By Jaclyn Veno, CPA, Galasso Learning Solutions
This article appears in the Spring 2023 issue of the South Carolina CPA Report
For more than a decade, leases have been a hot topic in accounting. Although Topic 842 was required to be adopted by the end of 2022 for private entities and many nonprofits, there are still changes that are being made to the ASU 2016-02 with respect to leases between related parties under common control.
On February 15, 2023, the FASB met to discuss the changes to Topic 842 that they proposed in November 2022. After the 45-day comment period, the FASB received 29 comment letters that served as their basis for deliberation. During this meeting, the FASB affirmed the proposed changes to Topic 842, Leases for related parties under common control, and announced that a new ASU is expected to be issued by the end of March. On March 27, 2023, the FASB issued ASU 2023-01 – Leases (Topic 842): Common Control Arrangements.
The ASU provides a practical expedient for private entities & nonprofits without conduit debt for their common control lease arrangements. The practical expedient allows these entities to use the written terms and conditions of their contracts to determine whether a lease exists and, if so, the classification and accounting for that lease. If no written terms and conditions exist, the entity would not be permitted to apply the practical expedient and would be required to use the legally enforceable terms and conditions to apply Topic 842. Legal enforceability can be difficult to determine and was met with much pushback from private entities, especially when the entities were related. However, the ASU 2023-01 allows an entity to document existing unwritten terms and conditions of a common control arrangement in transitioning to the practical expedient. This should serve as an incentive for private companies and nonprofits under common control arrangements to document the terms and conditions of their leases to take advantage of the practical expedient. Theoretically, an entity could simply enter into multiple one-year contracts to avoid the implementation of Topic 842 for these leases.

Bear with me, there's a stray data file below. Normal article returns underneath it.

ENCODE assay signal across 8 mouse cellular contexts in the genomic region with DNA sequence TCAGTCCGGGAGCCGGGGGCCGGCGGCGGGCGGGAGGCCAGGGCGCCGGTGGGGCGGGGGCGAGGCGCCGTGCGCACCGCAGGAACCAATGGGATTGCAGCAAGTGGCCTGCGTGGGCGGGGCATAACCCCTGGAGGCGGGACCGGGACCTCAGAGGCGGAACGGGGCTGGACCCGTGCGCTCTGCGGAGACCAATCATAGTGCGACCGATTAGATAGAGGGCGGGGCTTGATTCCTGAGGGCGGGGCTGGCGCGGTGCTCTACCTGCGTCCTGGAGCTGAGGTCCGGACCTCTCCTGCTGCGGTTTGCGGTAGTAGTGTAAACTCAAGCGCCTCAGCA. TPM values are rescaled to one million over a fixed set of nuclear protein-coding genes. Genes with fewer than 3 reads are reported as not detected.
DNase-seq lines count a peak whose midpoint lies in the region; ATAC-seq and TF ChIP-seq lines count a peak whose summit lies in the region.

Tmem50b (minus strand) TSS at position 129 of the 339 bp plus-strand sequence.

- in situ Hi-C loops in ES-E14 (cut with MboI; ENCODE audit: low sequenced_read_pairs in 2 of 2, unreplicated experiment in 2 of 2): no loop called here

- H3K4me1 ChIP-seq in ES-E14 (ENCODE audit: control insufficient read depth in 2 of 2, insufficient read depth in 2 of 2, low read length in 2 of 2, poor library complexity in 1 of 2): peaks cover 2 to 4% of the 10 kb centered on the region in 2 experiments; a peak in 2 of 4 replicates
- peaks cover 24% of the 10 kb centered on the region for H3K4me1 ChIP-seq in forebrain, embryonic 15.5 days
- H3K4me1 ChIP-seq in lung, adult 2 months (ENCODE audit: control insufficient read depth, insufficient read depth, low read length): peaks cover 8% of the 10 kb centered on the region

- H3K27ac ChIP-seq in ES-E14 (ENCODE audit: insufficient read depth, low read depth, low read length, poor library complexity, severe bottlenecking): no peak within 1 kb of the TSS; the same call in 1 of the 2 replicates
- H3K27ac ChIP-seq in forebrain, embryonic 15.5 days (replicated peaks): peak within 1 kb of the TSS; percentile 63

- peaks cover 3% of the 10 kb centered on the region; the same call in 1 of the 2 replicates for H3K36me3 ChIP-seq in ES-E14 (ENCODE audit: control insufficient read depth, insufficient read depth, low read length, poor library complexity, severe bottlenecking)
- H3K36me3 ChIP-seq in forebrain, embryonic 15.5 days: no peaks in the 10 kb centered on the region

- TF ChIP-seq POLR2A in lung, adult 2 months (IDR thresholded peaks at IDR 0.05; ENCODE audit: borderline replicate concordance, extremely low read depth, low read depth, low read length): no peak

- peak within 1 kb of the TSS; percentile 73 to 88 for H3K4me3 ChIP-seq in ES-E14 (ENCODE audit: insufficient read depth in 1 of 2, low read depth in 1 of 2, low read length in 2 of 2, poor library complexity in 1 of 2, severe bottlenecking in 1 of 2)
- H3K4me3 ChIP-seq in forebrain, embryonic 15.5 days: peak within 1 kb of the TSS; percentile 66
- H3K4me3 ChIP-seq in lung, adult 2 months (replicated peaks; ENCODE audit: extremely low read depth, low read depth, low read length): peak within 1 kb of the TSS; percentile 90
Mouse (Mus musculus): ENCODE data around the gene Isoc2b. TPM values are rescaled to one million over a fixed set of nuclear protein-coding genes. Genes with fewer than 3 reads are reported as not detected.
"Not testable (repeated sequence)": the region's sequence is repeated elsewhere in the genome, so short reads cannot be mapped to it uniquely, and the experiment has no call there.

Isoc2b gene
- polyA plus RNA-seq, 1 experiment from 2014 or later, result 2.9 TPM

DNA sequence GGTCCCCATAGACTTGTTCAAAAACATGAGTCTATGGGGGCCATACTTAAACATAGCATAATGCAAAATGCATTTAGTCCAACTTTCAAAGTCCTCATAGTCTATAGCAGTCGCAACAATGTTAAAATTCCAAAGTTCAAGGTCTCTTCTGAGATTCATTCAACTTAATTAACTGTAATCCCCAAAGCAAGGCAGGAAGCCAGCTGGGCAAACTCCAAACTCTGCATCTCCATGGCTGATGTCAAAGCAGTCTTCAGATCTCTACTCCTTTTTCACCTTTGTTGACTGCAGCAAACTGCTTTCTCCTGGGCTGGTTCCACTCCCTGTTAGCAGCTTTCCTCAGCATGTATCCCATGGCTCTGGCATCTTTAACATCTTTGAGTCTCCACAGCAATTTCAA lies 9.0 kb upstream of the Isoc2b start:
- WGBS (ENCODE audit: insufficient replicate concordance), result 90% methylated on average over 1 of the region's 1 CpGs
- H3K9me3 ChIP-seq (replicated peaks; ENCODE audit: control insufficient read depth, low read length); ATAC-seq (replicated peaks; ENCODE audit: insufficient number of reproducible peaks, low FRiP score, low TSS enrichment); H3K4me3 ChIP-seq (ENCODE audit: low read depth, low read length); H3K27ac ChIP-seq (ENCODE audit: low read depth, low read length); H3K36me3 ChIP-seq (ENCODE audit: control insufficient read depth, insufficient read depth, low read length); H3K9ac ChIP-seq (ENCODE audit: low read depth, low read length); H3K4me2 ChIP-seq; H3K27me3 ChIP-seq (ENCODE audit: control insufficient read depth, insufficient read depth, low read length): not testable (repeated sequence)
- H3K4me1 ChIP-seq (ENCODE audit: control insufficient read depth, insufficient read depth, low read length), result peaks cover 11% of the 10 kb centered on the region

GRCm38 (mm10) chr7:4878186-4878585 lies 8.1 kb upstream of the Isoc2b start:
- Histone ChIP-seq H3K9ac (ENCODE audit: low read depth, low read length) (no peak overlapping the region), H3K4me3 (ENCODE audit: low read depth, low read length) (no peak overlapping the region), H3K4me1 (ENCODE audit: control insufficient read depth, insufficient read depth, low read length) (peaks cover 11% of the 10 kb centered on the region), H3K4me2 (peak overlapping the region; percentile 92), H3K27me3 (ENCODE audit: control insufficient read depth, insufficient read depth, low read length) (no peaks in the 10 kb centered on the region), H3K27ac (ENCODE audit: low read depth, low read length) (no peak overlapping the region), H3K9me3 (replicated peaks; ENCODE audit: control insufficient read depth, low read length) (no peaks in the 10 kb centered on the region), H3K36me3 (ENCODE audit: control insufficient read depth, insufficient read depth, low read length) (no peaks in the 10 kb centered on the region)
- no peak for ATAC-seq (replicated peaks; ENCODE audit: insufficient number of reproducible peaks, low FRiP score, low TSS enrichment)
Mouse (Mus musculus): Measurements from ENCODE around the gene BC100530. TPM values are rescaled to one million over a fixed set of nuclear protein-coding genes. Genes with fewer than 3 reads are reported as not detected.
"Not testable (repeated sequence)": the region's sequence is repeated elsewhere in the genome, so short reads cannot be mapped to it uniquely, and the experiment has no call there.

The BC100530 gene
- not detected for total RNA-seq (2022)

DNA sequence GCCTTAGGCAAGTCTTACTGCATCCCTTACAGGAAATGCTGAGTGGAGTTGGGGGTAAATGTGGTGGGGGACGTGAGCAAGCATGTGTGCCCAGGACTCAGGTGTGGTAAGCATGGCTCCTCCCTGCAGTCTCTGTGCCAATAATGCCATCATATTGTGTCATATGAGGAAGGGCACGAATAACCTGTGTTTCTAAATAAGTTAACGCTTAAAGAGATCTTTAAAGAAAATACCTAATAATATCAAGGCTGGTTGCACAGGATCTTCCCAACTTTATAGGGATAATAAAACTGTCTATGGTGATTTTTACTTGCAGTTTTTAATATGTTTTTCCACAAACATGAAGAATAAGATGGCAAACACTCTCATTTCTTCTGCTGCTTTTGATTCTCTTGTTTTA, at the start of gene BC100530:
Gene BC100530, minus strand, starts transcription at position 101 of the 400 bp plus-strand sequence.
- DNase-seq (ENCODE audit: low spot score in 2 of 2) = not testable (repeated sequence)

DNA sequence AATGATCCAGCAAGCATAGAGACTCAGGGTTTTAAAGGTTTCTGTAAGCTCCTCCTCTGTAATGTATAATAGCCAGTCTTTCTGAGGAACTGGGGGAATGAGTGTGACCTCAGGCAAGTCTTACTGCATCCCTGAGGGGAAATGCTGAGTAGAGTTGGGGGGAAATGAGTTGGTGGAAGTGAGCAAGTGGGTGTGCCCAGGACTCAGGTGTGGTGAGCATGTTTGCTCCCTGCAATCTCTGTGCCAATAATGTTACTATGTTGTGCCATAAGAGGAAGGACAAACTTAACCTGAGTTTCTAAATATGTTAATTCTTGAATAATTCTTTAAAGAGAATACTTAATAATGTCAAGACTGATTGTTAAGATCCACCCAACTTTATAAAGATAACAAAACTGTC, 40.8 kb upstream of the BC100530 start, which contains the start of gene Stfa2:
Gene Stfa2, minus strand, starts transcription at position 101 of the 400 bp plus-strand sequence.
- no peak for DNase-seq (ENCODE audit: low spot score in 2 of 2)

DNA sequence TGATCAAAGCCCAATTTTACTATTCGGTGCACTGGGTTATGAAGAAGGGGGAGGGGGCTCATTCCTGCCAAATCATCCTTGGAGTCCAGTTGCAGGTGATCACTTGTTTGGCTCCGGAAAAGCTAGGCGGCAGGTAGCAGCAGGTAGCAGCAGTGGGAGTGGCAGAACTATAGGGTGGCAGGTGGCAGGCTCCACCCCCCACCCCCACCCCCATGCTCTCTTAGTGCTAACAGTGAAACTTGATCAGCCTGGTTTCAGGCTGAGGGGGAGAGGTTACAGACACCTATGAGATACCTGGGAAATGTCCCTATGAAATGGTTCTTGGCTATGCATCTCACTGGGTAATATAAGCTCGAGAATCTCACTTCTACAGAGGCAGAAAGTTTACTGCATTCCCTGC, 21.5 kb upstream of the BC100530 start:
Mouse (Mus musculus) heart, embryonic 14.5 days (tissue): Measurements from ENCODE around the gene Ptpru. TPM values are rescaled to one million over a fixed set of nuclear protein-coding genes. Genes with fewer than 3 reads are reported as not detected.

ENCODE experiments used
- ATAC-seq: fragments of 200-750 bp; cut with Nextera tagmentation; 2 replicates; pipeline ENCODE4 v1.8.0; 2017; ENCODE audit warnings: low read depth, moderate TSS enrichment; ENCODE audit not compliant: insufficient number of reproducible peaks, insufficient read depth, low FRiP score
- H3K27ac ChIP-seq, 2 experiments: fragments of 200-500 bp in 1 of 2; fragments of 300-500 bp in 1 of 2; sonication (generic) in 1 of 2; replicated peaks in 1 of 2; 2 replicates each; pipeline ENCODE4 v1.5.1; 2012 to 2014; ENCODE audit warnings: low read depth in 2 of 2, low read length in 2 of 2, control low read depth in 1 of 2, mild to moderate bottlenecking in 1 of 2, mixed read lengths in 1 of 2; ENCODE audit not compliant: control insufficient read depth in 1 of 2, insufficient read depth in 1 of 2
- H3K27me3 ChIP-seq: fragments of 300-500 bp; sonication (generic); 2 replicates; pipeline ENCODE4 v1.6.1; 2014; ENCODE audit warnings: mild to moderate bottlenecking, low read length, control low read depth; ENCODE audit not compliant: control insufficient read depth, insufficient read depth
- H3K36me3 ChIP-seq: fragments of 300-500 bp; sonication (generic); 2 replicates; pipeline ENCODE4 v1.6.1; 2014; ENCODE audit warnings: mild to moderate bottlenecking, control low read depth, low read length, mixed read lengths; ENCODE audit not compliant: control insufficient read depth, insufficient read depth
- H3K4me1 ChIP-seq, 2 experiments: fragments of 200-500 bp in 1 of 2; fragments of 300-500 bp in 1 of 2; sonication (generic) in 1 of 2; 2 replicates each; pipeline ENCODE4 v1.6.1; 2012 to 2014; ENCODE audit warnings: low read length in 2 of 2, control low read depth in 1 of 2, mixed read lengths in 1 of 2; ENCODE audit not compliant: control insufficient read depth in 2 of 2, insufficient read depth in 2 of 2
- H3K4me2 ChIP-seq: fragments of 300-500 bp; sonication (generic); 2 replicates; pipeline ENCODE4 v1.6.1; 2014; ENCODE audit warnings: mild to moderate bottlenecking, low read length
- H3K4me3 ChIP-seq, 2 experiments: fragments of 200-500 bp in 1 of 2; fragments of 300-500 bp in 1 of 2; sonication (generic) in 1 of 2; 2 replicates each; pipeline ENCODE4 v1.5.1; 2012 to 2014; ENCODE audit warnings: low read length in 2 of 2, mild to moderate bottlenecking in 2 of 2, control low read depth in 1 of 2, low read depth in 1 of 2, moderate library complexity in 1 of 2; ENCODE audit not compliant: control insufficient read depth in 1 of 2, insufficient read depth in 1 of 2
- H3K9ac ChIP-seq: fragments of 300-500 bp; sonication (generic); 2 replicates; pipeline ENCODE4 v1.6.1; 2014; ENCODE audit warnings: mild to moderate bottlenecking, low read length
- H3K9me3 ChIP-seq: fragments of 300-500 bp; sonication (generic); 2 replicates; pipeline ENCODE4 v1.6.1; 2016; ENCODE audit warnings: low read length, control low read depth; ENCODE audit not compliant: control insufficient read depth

Aside from the practical expedient, the FASB changed the amortization of leasehold improvements for all common control entities, including public entities, in a 4-3 vote. ASU 2023-01 requires that leasehold improvements between entities under common control be amortized over the useful life of the leasehold improvement if the lessee controls the use of the underlying asset through the lease. Suppose the lessor obtained an underlying asset through a lease with another entity, not within the same common control group. In that case, the amortization period may not exceed the lease term associated with the lessor’s lease with the other entity. In addition, leasehold improvements associated with common control leases are required to be accounted for as a transfer between entities under common control through an adjustment to equity if and when the lessee no longer controls the use of the underlying asset. ASU 2023-01 requires the lessee to disclose information about leases in which the useful life of the leasehold improvements to the common control group is longer than the lease term.
ASU 2023-01 is effective for fiscal years beginning after December 15, 2023, including interim periods within those fiscal years. However, the ASU allows for early adoption, which would be especially helpful for those in the middle of transitioning to the new standard.